15 September 2017
Mass should transport people away from the 'cacophony of consumerism', says Cardinal Sarah
'Perhaps it is very practical.. to pray the breviary with my own mobile phone or tablet, but it is not worthy: it desacralises prayer'
The Vatican’s most senior liturgy official has outlined his vision for Catholic worship, calling for more silence, a greater focus on the sacred and for priests to stop using smart phones and tablets to say their prayers.
Cardinal Robert Sarah, the Prefect of the Congregation for Divine Worship, outlined his hopes in an hour long address at a conference in Rome, arranged to celebrate 10 years since Benedict XVI’s loosening of restrictions on celebrating Mass in the old rite.
The driving theme of the cardinal's talk was that the liturgy must have God at the centre of the worship. This means avoiding the Mass becoming “entertainment” so that it should instead transport people away from a world marked by “an increasingly aggressive secularism”, a “cacophony of consumerism”, and an “advancing culture of death.”
He argued that technology can become a distraction, so electronic devices must be turned off or left at home before going to Church. More controversially, he also said priests should not use iPhones or tablets for their daily prayers: in recent years many clergy, religious and lay people pray the liturgy of the hours using electronic devices.
“Perhaps it is very practical and convenient to pray the breviary with my own mobile phone or tablet or another electronic device, but it is not worthy: it desacralises prayer,” the cardinal explained at the Fifth Roman Colloquium on Benedict XVI’s Motu Proprio, Summorum Pontificum, held at the Angelicum university. “These apparatuses are not instruments consecrated and reserved to God, but we use them for God and also for profane things! Electronic devices must be turned off, or better still they can be left behind at home when we come to worship God.”
His speech comes shortly after two major interventions by Pope Francis on the liturgy, the first being an address where the Latin American pontiff stressed there was no going back on reforms following the 1962-65 Second Vatican Council. Then, last Saturday, Francis handed back the power to local bishops conferences to oversee translations of the Mass from Latin into vernacular language, something that Vatican II had called for.
The latter move significantly reduces the power of Cardinal Sarah’s department on translations - although it still holds the power of ratifying them - while the Pope is increasingly turning to the cardinal’s deputy, British Archbishop Arthur Roche, as his liturgical point man.
In his talk yesterday, the 71-year-old Guinean prelate did not overtly challenge Francis, stressing that the Pope had “continued” Benedict XVI’s opening to traditionalists of celebrating the old rite. He also referred to a speech from Francis saying that “a liturgy detached from spiritual worship would risk becoming empty,” and that it is “an action of Christ.”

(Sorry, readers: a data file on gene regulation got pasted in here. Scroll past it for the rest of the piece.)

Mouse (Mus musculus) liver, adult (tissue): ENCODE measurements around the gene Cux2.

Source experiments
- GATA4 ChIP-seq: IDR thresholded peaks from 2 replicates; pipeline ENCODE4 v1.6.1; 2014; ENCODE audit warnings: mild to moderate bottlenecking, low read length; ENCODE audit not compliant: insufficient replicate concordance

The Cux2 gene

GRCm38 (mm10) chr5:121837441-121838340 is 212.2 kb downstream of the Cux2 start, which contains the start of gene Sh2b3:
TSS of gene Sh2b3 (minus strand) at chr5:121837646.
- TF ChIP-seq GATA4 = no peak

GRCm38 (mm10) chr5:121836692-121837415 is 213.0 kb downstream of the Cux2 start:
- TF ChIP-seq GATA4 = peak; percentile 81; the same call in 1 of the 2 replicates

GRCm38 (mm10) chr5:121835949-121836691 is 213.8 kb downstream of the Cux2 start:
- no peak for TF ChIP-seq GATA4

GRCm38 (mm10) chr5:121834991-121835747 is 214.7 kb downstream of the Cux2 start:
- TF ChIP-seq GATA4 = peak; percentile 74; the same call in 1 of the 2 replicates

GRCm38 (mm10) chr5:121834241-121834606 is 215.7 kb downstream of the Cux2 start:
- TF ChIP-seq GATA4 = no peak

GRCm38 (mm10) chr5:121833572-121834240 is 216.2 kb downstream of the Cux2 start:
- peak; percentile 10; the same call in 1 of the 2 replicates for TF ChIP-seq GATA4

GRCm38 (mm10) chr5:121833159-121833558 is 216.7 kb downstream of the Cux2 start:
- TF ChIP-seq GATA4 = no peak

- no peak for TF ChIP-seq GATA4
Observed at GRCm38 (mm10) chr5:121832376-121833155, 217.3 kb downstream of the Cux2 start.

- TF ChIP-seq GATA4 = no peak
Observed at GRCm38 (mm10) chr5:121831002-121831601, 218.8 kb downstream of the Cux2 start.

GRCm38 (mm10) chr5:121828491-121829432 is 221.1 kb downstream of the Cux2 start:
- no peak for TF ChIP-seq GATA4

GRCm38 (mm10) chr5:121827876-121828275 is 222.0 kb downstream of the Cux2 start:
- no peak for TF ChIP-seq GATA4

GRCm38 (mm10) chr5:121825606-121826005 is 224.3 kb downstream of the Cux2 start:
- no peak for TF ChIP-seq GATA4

Yet there were also places where the Cardinal’s speech appeared at odds with the Pope.
While Francis described the reforms following the Second Vatican Council as “irreversible”, Sarah aligns himself with those who would like some of these changes revised.
He argued that priests should consider facing “ad orientem” - with their backs to congregations - when saying Mass and calls for a “positive enrichment” of the current liturgy with elements from the pre-Vatican II Mass.
This, the cardinal says, would include more silent prayers allowing peoples’ spirits to “soar heavenward because there is space which allows them so to do.”
It is also silence that Cardinal Sarah believes helps ordinary Catholics actively participate in the Mass: it was Vatican II that emphasised the laity should be full and active participants in the Mass.
The role of the congregation is another area where the visions of the Pope and his top liturgy official clash. In his speech last month to Italian liturgists, Francis talked about the the Mass as an action of the people and “for the people”, and the the liturgy is by nature “popular” rather than clerical.
By contrast, Cardinal Sarah criticised “anthropocentric liturgies” saying that in “recent decades” there has been a tendency “to plan and hold liturgical celebrations where the focus is mostly on the celebrating community” and exclude God.
“Such celebrations are unacceptable because they reduce something which is of its very essence supernatural to the level of merely the natural,” he said, adding that they also go against the wishes of Vatican II.
The cardinal also issued a warning to Africa, Latin America and Asia against the incorporation of local cultural expressions into Catholic worship. He talked about the “human ambition to inculturate the liturgy” which must be done prudently “in order to avoid superficiality, folklore and the auto-celebration of their culture.”
In its document on the liturgy issued in 1963, the Council talked about respecting and fostering “the genius and talents of the various races and peoples” and that “anything in these peoples' way of life which is not indissolubly bound up with superstition and error she studies with sympathy.”
Cardinal Sarah’s speech also urged the Church to open their hearts to young traditionalists who are devoted to celebrating the sacraments in the old rite.
“They are neither nostalgic nor embittered nor encumbered by the ecclesiastical battles of recent decades,” he said adding that Catholics who attend Latin Masses should not view themselves as “any way inferior or ‘second-class’.”
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